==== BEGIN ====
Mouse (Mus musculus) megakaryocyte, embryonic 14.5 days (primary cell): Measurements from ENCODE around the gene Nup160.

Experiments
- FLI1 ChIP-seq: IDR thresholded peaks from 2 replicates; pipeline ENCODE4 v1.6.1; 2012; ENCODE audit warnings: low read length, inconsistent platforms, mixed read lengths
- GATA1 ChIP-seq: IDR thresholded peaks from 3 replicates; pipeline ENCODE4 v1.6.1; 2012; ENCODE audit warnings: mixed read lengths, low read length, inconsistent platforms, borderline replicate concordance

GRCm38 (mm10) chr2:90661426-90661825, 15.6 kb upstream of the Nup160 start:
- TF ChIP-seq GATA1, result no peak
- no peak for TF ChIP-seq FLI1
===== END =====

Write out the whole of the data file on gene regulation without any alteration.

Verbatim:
Mouse (Mus musculus) megakaryocyte, embryonic 14.5 days (primary cell): Measurements from ENCODE around the gene Nup160.

Experiments
- FLI1 ChIP-seq: IDR thresholded peaks from 2 replicates; pipeline ENCODE4 v1.6.1; 2012; ENCODE audit warnings: low read length, inconsistent platforms, mixed read lengths
- GATA1 ChIP-seq: IDR thresholded peaks from 3 replicates; pipeline ENCODE4 v1.6.1; 2012; ENCODE audit warnings: mixed read lengths, low read length, inconsistent platforms, borderline replicate concordance

GRCm38 (mm10) chr2:90661426-90661825, 15.6 kb upstream of the Nup160 start:
- TF ChIP-seq GATA1, result no peak
- no peak for TF ChIP-seq FLI1